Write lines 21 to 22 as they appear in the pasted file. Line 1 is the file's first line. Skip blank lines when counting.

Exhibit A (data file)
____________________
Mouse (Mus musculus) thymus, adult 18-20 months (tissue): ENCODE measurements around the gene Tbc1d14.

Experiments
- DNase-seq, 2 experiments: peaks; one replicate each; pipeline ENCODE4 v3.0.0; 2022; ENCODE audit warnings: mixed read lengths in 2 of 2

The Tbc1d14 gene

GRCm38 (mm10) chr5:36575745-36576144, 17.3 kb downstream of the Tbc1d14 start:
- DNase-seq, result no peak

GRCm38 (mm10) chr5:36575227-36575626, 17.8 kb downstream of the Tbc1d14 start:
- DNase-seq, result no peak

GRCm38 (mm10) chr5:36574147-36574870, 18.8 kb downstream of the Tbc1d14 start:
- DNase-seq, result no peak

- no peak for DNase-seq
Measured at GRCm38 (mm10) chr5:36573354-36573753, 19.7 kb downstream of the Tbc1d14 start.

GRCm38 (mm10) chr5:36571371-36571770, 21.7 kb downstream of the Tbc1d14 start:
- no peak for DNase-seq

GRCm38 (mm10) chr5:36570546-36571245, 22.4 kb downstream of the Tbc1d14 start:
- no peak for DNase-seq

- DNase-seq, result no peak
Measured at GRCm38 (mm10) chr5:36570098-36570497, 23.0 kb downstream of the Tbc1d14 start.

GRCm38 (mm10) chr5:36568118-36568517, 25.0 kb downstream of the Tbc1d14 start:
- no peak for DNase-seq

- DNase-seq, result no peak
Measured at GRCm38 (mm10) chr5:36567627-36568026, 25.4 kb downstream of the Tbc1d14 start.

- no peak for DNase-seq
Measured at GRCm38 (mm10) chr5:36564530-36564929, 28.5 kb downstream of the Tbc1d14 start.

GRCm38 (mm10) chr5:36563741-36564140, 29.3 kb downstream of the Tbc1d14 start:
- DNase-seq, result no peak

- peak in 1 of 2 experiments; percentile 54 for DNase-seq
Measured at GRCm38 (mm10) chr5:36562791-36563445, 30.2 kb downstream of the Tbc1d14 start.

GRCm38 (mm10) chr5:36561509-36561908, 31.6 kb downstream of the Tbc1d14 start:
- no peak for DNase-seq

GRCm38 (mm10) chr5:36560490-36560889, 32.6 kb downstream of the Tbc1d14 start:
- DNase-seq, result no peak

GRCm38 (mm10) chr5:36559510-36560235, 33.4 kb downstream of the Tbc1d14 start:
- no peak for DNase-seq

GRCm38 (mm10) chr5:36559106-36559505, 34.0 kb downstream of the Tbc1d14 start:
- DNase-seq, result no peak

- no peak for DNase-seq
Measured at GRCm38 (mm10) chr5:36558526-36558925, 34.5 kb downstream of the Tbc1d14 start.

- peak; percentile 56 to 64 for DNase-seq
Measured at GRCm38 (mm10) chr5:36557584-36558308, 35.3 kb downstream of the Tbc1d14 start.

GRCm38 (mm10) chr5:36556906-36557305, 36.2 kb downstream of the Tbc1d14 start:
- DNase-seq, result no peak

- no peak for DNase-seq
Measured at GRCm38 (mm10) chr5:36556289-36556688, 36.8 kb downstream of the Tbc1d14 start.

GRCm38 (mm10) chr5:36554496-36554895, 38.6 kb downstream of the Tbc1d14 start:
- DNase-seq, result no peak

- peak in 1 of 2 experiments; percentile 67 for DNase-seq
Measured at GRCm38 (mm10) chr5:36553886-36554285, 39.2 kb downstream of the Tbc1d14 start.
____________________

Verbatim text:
- DNase-seq, result no peak
Measured at GRCm38 (mm10) chr5:36567627-36568026, 25.4 kb downstream of the Tbc1d14 start.